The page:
- Play it Backwards — Early finishers during independent practice time can attempt to perform an exercise backward. This reinforces the same rhythmic relationships and fingering/sticking combinations in a different light and effectively doubles the number of your teaching materials!
- Metronome Challenge — Provide a check chart of metronome tempos and measure numbers you would like your students to practice. With each successful repetition of a phrase, students check off the chart.
- Practice-A-Thon — Have students secure sponsors to donate a penny, quarter, nickel, or dime per minute of practice to a cause of your choice. This could be for your band itself or a cause meaningful in your community. Students should tally their practice minutes at the end of the month. Those that create a practice habit will realize the importance of slow and consistent skill-building.
Reason #2: Autonomy
Achievement is directly related to competence. Competence is either conscious or unconscious— rather, are students able to detect common errors on their own? Our goal is to help students progress to a point of unconscious competence: the point at which performing a skill becomes automatic. Self-assessment is a critical piece in fostering student competence.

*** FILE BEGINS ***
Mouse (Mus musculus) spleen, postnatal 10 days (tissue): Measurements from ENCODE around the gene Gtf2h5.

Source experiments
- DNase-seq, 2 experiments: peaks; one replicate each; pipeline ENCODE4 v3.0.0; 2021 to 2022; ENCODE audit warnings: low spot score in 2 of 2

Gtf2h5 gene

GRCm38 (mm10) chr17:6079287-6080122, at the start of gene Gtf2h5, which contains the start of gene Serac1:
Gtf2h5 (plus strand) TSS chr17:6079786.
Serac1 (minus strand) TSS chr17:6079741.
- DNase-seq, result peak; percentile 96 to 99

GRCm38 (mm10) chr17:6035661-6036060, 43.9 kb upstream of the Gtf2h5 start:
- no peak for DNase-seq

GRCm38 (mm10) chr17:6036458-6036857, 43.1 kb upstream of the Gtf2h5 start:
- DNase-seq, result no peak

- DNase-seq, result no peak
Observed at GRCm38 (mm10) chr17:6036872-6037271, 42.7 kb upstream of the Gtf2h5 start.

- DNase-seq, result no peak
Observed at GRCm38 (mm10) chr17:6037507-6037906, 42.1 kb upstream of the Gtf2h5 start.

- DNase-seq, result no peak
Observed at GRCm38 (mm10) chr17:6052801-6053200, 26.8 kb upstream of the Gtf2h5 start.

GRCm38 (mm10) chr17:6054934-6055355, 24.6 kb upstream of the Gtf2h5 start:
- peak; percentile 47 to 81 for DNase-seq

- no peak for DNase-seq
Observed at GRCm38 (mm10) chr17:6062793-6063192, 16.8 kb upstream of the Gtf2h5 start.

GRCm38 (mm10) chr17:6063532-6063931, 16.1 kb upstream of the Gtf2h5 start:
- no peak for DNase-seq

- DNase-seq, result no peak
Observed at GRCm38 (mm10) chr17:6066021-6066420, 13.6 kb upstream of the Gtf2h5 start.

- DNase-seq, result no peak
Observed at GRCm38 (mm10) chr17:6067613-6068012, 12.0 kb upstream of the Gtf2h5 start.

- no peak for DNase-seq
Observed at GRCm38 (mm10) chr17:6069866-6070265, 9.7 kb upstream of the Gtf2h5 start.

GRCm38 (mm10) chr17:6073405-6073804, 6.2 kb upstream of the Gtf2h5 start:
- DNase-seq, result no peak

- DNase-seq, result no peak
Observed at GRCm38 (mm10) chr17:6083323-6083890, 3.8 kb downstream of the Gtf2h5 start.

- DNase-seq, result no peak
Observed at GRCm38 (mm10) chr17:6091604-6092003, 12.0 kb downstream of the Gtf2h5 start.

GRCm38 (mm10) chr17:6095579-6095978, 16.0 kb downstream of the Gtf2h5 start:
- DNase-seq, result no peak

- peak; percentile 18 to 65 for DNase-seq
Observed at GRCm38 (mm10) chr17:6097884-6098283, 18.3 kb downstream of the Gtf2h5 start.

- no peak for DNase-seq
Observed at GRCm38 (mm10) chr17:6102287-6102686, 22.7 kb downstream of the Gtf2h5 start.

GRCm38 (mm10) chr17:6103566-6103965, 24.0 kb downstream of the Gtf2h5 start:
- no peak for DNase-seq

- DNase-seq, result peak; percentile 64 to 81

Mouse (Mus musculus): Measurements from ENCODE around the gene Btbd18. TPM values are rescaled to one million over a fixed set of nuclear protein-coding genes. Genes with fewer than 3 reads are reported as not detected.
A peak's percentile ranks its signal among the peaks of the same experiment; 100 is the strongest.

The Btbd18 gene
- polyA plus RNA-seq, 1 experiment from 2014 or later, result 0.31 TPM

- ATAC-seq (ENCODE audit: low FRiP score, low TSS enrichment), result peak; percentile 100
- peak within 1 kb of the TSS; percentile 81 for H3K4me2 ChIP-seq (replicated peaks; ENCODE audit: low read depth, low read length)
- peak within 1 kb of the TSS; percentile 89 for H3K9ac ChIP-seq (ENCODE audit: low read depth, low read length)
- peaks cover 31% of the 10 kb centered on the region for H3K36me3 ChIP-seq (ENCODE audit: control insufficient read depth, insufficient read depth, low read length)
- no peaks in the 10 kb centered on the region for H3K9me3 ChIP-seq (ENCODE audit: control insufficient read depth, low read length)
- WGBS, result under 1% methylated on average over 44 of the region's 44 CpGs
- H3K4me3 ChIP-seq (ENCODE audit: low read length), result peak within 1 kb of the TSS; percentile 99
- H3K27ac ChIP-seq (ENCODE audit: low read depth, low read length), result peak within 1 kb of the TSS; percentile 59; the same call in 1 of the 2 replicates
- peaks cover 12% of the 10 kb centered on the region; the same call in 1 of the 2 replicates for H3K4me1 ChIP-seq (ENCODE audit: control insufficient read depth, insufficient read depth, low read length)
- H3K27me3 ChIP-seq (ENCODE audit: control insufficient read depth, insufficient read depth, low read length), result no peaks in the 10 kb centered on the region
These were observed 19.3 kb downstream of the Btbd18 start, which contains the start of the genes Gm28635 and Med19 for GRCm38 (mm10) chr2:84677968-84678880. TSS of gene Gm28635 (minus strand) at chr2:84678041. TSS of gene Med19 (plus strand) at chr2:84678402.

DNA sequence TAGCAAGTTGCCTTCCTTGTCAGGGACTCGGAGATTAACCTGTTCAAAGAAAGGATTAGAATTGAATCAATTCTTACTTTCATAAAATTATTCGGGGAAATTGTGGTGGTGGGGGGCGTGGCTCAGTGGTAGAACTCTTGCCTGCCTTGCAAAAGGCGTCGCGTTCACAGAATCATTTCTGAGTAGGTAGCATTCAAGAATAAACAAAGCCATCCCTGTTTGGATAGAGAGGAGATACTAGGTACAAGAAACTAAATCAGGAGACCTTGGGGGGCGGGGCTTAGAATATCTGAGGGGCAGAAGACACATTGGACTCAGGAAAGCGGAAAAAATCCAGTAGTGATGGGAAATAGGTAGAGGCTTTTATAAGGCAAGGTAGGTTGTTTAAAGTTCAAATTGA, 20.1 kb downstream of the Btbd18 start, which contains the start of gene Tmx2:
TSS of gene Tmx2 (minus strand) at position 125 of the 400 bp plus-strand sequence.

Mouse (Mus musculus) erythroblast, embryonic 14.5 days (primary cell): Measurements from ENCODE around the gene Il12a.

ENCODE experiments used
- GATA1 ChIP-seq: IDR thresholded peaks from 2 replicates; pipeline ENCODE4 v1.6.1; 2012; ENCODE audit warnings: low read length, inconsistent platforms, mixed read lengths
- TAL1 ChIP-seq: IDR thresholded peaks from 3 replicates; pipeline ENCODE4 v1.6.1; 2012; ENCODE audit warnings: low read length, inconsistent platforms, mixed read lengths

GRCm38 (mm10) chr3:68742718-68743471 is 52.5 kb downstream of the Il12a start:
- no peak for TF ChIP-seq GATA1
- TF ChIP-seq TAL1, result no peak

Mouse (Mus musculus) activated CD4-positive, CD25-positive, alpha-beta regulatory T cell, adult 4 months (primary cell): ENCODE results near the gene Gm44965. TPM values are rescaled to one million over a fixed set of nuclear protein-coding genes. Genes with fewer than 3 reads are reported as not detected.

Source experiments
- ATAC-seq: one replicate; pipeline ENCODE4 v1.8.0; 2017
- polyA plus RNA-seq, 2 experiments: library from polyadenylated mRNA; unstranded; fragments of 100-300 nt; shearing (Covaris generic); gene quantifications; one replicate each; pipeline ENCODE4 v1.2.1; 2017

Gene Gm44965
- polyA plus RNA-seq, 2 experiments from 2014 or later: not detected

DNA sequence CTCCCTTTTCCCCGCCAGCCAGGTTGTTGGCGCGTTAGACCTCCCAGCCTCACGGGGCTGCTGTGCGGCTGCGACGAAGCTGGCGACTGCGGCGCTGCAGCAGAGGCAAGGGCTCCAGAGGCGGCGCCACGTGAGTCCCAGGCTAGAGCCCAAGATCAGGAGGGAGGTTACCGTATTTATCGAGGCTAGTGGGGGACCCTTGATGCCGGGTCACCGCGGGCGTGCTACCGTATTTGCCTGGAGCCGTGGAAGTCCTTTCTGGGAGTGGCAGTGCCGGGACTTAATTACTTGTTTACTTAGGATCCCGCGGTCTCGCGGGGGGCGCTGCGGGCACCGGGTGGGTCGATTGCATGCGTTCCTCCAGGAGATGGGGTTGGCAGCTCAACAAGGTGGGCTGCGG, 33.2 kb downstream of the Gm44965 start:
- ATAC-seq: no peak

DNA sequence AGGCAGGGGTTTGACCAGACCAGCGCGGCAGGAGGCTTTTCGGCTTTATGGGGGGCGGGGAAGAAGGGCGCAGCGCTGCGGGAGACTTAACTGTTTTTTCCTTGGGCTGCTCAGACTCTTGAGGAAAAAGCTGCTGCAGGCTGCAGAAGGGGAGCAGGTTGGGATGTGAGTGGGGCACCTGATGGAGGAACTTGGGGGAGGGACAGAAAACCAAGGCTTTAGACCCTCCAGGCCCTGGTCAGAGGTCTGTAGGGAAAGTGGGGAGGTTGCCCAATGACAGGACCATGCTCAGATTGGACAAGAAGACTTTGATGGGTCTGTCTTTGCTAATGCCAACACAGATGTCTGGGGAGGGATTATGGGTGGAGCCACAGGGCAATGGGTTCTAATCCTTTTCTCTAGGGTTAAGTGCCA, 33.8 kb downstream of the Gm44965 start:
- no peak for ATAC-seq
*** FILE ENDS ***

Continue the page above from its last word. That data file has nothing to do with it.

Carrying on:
- Label the keys, valves, and sticks of your musicians with tape and a number.
- Mini locker-type mirrors allow students to monitor their embouchure and hand position.
- Straws are an excellent way to teach articulation. They teach the angle of lips and proper teeth alignment. Teach your students that the angle a straw falls at is the angle the air is coming out of their mouth.
- Have brass and flute students hold a tissue in front of their mouthpiece to visualize their velocity of air.